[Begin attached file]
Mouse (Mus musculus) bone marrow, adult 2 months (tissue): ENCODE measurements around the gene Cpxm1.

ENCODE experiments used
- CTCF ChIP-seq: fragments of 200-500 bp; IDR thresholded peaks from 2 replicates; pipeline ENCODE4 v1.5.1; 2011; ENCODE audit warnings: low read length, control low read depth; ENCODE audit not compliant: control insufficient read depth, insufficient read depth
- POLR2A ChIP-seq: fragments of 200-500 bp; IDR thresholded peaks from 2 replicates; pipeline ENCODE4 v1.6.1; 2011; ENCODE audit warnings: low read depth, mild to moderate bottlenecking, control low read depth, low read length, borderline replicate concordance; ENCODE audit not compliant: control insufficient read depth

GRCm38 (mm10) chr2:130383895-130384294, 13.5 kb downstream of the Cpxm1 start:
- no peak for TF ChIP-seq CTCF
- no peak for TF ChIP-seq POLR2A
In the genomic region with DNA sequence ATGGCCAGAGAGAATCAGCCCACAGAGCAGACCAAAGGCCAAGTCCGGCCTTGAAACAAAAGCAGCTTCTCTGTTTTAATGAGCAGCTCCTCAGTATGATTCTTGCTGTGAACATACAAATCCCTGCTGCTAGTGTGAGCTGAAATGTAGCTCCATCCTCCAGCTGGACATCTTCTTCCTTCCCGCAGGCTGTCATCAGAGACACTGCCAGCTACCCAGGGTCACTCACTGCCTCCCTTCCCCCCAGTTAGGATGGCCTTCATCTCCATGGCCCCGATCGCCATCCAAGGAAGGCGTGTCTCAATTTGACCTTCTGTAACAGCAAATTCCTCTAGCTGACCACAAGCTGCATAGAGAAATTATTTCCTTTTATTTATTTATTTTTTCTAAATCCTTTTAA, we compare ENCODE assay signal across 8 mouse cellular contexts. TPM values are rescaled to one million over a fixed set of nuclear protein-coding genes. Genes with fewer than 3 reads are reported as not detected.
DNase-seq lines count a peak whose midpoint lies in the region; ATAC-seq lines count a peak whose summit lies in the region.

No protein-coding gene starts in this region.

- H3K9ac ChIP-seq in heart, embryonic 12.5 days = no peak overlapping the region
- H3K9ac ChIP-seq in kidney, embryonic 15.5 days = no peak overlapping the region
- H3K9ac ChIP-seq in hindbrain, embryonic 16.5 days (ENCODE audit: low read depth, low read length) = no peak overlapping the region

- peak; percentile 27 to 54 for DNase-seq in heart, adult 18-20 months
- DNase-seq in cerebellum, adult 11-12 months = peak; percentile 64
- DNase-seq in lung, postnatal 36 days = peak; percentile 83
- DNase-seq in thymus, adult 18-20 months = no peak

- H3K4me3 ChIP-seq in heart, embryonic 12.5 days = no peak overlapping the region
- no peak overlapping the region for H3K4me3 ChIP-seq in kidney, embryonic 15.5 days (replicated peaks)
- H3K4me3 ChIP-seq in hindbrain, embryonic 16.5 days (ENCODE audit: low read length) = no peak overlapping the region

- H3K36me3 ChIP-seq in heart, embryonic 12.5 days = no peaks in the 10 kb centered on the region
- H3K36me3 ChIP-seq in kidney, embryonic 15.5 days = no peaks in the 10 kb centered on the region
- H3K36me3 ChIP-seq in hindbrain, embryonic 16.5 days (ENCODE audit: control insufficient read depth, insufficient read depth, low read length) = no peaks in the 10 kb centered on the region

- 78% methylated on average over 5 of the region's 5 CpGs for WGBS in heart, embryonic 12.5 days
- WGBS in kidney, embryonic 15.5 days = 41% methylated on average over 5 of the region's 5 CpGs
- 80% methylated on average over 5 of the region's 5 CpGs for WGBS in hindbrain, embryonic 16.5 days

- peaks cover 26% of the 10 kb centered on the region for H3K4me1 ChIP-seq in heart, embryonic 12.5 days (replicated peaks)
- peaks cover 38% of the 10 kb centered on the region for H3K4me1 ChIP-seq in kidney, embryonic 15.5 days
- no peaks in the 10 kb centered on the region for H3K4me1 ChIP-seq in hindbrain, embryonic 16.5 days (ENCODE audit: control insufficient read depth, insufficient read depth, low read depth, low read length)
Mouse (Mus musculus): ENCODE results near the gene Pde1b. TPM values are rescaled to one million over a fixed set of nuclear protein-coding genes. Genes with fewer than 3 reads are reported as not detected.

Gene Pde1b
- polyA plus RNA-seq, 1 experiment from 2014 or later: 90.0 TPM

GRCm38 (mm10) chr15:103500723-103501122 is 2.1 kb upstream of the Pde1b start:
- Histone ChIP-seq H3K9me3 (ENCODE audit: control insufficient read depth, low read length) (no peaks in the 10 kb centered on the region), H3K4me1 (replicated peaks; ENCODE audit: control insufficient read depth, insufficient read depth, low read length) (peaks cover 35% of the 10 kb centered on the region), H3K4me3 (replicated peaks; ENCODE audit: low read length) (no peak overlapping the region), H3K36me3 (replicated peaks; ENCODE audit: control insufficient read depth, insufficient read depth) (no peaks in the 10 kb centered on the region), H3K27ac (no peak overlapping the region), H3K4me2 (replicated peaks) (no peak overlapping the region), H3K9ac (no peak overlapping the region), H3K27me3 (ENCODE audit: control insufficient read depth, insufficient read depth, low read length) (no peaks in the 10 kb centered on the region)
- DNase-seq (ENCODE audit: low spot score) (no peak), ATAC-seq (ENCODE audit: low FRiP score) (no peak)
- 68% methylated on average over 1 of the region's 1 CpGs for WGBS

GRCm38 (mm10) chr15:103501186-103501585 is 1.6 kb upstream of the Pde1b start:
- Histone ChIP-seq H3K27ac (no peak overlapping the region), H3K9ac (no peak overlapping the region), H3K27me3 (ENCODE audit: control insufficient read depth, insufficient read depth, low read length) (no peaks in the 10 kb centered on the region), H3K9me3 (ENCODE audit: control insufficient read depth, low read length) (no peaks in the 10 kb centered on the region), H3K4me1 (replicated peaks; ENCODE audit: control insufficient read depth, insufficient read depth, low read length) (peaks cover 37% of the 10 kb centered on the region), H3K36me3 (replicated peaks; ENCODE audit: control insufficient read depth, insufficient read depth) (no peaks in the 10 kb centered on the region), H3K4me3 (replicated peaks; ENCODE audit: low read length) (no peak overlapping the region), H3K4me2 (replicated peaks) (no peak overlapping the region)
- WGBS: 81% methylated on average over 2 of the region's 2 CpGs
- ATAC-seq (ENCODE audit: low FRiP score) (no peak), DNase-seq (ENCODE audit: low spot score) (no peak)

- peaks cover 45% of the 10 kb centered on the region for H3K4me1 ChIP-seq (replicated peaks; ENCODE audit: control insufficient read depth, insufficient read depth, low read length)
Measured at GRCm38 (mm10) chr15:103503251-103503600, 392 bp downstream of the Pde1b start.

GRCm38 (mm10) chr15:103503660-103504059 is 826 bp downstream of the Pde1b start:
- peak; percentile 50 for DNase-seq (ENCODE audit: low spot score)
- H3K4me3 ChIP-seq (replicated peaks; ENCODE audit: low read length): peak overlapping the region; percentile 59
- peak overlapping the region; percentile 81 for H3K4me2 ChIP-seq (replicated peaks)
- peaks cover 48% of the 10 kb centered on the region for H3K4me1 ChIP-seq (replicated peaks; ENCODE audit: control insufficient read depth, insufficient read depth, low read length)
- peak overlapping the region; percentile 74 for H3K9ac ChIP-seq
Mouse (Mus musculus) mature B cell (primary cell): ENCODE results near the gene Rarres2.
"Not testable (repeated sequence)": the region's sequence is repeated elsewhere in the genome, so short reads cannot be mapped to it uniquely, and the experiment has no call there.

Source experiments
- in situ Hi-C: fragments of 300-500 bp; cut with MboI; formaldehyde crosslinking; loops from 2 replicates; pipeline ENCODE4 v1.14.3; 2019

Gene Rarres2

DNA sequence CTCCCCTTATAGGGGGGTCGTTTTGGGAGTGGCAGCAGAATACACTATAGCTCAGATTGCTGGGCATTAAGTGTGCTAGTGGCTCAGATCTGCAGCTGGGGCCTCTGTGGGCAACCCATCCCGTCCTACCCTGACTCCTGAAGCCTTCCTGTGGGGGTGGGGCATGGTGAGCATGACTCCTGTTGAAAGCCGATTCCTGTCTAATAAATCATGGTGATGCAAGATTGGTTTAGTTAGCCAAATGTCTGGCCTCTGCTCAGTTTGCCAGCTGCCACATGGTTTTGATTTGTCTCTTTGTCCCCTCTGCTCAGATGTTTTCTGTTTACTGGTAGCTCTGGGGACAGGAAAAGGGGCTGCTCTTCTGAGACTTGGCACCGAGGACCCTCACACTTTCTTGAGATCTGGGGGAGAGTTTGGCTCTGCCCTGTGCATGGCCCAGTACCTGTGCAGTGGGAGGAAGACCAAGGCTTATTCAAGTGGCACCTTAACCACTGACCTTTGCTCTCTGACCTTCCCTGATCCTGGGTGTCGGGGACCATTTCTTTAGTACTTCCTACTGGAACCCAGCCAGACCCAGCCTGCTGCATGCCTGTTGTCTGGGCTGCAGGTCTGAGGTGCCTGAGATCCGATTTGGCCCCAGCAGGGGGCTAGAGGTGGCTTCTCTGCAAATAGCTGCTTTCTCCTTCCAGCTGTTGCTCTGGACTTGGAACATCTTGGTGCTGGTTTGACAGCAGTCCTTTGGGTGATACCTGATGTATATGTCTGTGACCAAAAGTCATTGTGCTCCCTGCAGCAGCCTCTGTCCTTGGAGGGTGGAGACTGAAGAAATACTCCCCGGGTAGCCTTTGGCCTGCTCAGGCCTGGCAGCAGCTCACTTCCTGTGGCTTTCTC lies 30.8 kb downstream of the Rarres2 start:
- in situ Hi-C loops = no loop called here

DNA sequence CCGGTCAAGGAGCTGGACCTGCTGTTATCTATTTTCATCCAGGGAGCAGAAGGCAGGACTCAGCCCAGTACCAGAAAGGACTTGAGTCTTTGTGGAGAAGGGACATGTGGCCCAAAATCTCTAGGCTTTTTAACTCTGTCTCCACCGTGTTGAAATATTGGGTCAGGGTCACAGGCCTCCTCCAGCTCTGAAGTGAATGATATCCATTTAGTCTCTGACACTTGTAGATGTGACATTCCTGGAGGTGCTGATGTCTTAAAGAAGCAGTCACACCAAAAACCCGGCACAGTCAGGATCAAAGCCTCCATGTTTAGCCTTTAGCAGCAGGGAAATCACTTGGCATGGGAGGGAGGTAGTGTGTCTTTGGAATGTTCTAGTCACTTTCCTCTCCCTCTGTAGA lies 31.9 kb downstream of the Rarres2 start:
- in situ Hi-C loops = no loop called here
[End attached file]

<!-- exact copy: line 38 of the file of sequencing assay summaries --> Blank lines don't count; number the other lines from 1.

- Histone ChIP-seq H3K27ac (no peak overlapping the region), H3K9ac (no peak overlapping the region), H3K27me3 (ENCODE audit: control insufficient read depth, insufficient read depth, low read length) (no peaks in the 10 kb centered on the region), H3K9me3 (ENCODE audit: control insufficient read depth, low read length) (no peaks in the 10 kb centered on the region), H3K4me1 (replicated peaks; ENCODE audit: control insufficient read depth, insufficient read depth, low read length) (peaks cover 37% of the 10 kb centered on the region), H3K36me3 (replicated peaks; ENCODE audit: control insufficient read depth, insufficient read depth) (no peaks in the 10 kb centered on the region), H3K4me3 (replicated peaks; ENCODE audit: low read length) (no peak overlapping the region), H3K4me2 (replicated peaks) (no peak overlapping the region)